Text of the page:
Assistant Professor of Decisions, Operations and Technology Management Christiane Barz holds a doctoral degree and a diploma in industrial engineering from the University of Karlsruhe, Germany. She studies multiple sectors and industries, from airlines to health care to telecommunications. “This is what excites me about my research,” Barz says. “The methods I have specialized in allow me to work with a wide range of coauthors who bring the application expertise. I then come in as an expert on how to make their processes more efficient.”
Barz teaches in the full-time MBA, Ph.D. and Global Executive MBA for the Americas programs. “My goal is to present the material as accessible to students and refine the intuition of those with highly quantitative backgrounds at the same time,” she says. “I love the diversity in MBA classrooms. Everyone is smart; some students have their strengths in quantitative areas and some don’t. I try to have students with strengths in other areas connect to my material without being afraid of the formulas.” She earned the George Robbins Assistant Professor Teaching Award in 2012, and the GEMBA Class of 2015 bestowed on her the Outstanding Teaching Award. Barz was on leave in Germany when she was told 24 hours in advance she’d been elected for the prize and booked a flight within three hours to be present at the commencement ceremony in Los Angeles.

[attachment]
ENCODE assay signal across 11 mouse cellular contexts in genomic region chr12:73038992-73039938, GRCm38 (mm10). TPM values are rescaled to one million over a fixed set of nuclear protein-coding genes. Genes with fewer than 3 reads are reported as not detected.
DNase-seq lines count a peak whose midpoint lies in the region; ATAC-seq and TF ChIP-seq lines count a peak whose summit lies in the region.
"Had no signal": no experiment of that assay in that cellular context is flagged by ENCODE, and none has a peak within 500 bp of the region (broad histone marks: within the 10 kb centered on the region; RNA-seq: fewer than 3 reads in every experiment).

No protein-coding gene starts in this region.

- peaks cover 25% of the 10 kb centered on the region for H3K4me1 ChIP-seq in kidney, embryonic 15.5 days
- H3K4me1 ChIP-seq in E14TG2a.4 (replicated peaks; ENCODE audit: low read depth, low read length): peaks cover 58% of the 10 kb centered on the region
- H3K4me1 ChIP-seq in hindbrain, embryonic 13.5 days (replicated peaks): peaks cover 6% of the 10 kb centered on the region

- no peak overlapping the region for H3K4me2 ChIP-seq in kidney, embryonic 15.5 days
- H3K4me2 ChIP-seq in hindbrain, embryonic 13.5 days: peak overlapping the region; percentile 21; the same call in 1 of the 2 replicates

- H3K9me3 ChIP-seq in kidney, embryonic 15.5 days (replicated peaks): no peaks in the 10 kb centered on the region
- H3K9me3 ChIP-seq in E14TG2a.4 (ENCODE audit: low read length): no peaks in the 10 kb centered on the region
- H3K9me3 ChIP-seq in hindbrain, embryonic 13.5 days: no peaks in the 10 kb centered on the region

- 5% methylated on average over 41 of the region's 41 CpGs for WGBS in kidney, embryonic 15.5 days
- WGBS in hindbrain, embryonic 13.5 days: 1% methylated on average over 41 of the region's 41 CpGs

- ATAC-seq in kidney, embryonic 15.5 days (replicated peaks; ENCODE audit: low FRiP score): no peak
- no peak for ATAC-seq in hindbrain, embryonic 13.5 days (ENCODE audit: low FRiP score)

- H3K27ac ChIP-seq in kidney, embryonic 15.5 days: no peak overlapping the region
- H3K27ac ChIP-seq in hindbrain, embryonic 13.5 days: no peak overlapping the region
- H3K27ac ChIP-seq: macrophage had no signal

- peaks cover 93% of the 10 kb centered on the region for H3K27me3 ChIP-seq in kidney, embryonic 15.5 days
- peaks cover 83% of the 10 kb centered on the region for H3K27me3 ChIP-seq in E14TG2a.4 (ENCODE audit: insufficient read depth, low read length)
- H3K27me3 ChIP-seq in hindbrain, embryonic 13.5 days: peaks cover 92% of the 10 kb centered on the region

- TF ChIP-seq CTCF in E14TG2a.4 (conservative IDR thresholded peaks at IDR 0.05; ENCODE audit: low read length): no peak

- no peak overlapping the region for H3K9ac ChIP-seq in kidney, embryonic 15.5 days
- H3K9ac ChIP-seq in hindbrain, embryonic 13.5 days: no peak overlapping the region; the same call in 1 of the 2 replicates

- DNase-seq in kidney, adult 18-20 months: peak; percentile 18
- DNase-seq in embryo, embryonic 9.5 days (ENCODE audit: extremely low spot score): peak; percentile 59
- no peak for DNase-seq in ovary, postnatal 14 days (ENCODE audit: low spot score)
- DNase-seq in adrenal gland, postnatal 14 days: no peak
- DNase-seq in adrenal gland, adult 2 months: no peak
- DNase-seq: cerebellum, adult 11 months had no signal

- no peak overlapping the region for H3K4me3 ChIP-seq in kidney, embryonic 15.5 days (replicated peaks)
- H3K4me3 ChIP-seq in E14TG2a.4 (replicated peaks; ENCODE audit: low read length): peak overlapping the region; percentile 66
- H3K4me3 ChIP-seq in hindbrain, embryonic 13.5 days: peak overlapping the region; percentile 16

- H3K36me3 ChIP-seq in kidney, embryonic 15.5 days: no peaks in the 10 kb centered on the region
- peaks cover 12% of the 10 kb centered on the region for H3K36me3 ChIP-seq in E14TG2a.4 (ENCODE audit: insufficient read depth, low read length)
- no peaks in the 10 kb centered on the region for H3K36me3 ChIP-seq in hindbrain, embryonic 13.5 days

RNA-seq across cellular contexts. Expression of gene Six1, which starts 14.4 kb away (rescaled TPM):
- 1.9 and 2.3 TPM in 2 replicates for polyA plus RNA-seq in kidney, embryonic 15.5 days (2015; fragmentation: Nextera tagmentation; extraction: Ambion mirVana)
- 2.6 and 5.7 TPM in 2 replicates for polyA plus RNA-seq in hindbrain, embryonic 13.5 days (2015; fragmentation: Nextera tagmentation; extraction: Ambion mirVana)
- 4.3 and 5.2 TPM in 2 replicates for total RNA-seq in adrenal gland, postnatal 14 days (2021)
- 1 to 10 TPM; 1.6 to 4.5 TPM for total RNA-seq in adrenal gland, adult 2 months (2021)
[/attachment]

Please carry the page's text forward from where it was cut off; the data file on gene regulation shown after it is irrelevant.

Barz’s main research interests are revenue management, dynamic pricing, health care services, inventory theory and production scheduling. In her dissertation, Barz analyzed the impact of an airline’s risk attitude on the availability of low-cost tickets. Published in the Springer Lecture Notes in Economics and Mathematical Systems, the thesis won several prizes, including the dissertation prize of the German Operations Research Society in 2007. Her numerous publications include foundational research on risk-sensitive capacity control in revenue management and new work addressing how patients should be admitted and scheduled when hospitals have multiple resource constraints. The common thread in her projects is solutions to large-scale dynamic optimization problems using approximate dynamic programming techniques.
Prior to joining UCLA Anderson’s faculty, she spent two years as a postdoctoral researcher with the operations management group at the Chicago Booth School of Business. As a child in her native Germany, though, it was Los Angeles she imagined when she thought of the United States. “My grandma told me about L.A. when I was still in kindergarten,” she says, and later found maps indicating her grandmother had visited many spots in Westwood.
Doctorate Degree (Dr. rer. pol., with honors), 2006, Graduate School of Information Management and Market Engineering, Karlsruhe Institute of Technology, Germany
Diploma in Industrial Engineering (Dipl. Wi.-Ing., with honors), 2004, School of Economics and Business Engineering, Karlsruhe Institute of Technology, Germany
Sokrates Scholar, 2001–2002, Department of Economics, Universitat de Barcelona, Spain